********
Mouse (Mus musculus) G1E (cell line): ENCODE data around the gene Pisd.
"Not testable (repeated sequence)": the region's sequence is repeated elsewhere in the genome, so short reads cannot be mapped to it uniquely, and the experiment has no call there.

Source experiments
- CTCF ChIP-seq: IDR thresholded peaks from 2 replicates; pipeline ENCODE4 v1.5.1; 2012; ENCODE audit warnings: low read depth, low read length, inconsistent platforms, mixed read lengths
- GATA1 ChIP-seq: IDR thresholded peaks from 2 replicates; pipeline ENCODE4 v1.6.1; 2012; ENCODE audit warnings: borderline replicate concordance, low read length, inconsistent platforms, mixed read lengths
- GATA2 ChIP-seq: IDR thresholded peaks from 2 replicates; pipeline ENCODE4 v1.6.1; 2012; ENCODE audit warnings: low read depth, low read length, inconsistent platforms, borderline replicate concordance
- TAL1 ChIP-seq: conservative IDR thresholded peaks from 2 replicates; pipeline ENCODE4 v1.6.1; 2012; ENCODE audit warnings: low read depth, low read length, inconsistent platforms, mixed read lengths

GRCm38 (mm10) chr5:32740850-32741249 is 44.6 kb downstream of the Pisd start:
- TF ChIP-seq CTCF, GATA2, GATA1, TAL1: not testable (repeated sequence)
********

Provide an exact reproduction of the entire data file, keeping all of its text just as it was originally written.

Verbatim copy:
Mouse (Mus musculus) G1E (cell line): ENCODE data around the gene Pisd.
"Not testable (repeated sequence)": the region's sequence is repeated elsewhere in the genome, so short reads cannot be mapped to it uniquely, and the experiment has no call there.

Source experiments
- CTCF ChIP-seq: IDR thresholded peaks from 2 replicates; pipeline ENCODE4 v1.5.1; 2012; ENCODE audit warnings: low read depth, low read length, inconsistent platforms, mixed read lengths
- GATA1 ChIP-seq: IDR thresholded peaks from 2 replicates; pipeline ENCODE4 v1.6.1; 2012; ENCODE audit warnings: borderline replicate concordance, low read length, inconsistent platforms, mixed read lengths
- GATA2 ChIP-seq: IDR thresholded peaks from 2 replicates; pipeline ENCODE4 v1.6.1; 2012; ENCODE audit warnings: low read depth, low read length, inconsistent platforms, borderline replicate concordance
- TAL1 ChIP-seq: conservative IDR thresholded peaks from 2 replicates; pipeline ENCODE4 v1.6.1; 2012; ENCODE audit warnings: low read depth, low read length, inconsistent platforms, mixed read lengths

GRCm38 (mm10) chr5:32740850-32741249 is 44.6 kb downstream of the Pisd start:
- TF ChIP-seq CTCF, GATA2, GATA1, TAL1: not testable (repeated sequence)